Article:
Secretary Gates also signaled that his agenda under the Obama Administration would differ greatly than that under the Bush Administration starting with the Pentagon’s acquisition and procurement system.
During his time under President Bush, Secretary Gates pushed for larger defense funding, however, in his appearances before the Armed Services Committees he said the end of soaring defense budgets was ending.
“The spigot of defense funding opened by 9/11 is closing. With two major campaigns ongoing, the economic crisis and resulting budget pressures will force hard choices on this department.”
Those hard choices include the Army’s Future Combat Systems (FCS). Sen. James Inhofe, R-Okla., asked where Secretary Gates ranked the FCS program among his priorities. While Gates praised the Army’s 2008 moves to speed the fielding of some FCS systems, he said, “Nothing is off the table at this point.”
In his written statement to the committees, he offered general thoughts on systemic problems within the Defense acquisition process.
“Entrenched attitudes throughout the government are particularly pronounced in the area of acquisition: a risk-averse culture, a litigious process, parochial interests, excessive and changing requirements, budget churn and instability, and sometimes adversarial relationships within the Department of Defense and between DoD and other parts of the government. At the same time, acquisition priorities have changed from defense secretary to defense secretary, administration to administration, and congress to congress – making any sort of long-term procurement strategy on which we can accurately base costs next to impossible. Add to all of this the difficulty in bringing in qualified senior acquisition officials. Over the past eight years, for example, the Department of Defense has operated with an average percentage of vacancies in the key acquisition positions ranging from 13 percent in the Army to 43 percent in the Air Force.”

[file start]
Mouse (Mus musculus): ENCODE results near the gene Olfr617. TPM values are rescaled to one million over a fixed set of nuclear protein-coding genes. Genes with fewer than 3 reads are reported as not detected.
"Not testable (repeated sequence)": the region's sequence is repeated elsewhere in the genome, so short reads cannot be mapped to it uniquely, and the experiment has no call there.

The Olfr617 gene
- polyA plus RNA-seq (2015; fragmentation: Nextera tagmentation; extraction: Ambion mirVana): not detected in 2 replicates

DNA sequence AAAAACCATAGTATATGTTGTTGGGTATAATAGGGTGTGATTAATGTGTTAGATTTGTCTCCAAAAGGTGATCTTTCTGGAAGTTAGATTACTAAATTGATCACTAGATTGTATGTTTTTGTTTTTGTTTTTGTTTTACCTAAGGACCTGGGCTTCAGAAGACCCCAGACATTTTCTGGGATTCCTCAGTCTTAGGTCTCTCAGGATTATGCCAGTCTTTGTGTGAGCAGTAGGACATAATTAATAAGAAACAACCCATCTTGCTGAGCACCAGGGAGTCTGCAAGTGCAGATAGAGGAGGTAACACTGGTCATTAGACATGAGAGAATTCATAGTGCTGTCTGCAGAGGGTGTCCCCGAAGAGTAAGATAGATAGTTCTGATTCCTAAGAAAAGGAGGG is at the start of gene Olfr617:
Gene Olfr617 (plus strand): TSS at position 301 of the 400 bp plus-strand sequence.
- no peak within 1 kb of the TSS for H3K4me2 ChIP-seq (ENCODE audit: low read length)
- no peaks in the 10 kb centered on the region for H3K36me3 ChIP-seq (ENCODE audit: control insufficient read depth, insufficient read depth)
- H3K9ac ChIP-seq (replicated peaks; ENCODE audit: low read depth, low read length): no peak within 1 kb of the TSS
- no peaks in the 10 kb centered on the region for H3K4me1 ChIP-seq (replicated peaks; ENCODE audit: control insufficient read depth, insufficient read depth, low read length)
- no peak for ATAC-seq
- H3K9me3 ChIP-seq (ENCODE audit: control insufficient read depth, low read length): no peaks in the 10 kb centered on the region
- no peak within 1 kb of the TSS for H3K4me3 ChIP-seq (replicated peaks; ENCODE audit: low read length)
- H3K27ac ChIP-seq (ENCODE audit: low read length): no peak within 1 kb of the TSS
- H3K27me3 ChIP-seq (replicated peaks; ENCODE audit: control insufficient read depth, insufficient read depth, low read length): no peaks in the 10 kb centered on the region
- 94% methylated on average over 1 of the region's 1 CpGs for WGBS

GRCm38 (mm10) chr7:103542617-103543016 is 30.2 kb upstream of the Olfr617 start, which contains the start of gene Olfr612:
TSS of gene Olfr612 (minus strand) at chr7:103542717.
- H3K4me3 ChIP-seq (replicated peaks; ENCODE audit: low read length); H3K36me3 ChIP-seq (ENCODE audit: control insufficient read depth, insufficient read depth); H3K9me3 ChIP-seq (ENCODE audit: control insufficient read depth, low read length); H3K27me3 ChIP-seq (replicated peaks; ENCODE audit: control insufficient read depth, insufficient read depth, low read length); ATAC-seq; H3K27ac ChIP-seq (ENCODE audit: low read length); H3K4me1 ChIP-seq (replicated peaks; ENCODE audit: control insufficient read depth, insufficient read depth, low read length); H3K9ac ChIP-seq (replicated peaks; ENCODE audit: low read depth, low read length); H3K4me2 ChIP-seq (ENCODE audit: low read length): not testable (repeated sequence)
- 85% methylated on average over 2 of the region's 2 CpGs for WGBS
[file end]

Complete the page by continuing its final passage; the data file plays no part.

New Legislation Spotlight
In March 2008, the Defense Department narrowed the definition of combat-related disabilities. The regulation change restricted the definition of combat-related injuries to cases where a Purple Heart was awarded or a result of armed conflict only.
Previously, injuries were deemed combat-related if they:
--were attributable to the award of a Purple Heart;
--were a result of armed conflict;
--occurred while engaged in hazardous duty;
--occurred in the performance of duty under conditions simulating war; or,
--were through an instrumentality of war.
As a consequence of the Pentagon's regulation change, if an injury is not classified as combat-related, then VA benefits may be affected.
In response, Rep. Adam Smith, D-Wash., introduced H.R. 593, a bill that would expand coverage for wounded soldiers who were not injured specifically in armed conflict. Additionally, the legislation would remove the Defense Department’s ability to redefine “combat-related disability. The bill currently has 23 co-sponsors and has been referred to the House Armed Services Committee for consideration.